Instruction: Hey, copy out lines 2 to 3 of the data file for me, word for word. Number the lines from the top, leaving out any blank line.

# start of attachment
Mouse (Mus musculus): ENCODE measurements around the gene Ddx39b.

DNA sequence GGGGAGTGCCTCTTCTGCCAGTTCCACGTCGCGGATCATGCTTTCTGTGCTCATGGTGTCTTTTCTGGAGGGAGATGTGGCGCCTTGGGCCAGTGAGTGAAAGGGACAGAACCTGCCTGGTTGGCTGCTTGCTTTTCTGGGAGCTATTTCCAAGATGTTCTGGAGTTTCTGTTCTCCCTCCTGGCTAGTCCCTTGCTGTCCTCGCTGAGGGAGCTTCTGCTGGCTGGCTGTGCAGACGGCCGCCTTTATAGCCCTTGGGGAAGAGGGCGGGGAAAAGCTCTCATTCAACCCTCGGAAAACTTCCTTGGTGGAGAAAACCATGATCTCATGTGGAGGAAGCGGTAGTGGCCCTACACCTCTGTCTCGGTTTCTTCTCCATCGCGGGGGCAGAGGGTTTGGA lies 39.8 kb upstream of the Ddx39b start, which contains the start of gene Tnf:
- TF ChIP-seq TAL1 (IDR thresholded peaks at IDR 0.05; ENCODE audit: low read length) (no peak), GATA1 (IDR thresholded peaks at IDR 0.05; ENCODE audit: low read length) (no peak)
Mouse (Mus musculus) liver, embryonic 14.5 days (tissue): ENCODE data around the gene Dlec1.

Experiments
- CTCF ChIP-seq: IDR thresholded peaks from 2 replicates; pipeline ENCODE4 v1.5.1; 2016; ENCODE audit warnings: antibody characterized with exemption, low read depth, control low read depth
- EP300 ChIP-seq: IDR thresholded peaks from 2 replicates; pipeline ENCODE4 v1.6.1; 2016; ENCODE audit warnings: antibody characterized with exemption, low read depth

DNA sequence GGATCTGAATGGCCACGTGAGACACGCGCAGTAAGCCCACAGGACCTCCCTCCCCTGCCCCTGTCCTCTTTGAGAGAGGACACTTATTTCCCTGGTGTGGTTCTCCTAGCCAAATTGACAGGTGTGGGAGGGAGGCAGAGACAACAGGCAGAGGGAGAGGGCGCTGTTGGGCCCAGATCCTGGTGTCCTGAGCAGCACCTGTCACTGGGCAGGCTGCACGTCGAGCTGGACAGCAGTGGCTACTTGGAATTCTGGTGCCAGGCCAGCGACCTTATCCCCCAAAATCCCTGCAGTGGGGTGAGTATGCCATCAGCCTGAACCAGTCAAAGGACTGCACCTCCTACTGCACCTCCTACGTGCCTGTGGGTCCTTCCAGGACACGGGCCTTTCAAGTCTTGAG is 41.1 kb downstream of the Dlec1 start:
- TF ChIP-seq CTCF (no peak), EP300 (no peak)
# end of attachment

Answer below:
DNA sequence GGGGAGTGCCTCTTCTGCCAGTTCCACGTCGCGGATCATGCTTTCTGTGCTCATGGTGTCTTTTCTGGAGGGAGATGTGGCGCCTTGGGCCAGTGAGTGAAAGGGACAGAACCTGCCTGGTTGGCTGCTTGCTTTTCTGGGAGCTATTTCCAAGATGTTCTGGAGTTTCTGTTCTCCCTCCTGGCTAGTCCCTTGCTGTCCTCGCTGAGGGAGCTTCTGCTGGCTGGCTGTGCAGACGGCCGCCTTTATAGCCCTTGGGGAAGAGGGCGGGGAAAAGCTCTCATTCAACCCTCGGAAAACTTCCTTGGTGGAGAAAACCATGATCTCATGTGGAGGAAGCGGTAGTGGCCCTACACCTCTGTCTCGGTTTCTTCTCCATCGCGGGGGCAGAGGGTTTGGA lies 39.8 kb upstream of the Ddx39b start, which contains the start of gene Tnf:
- TF ChIP-seq TAL1 (IDR thresholded peaks at IDR 0.05; ENCODE audit: low read length) (no peak), GATA1 (IDR thresholded peaks at IDR 0.05; ENCODE audit: low read length) (no peak)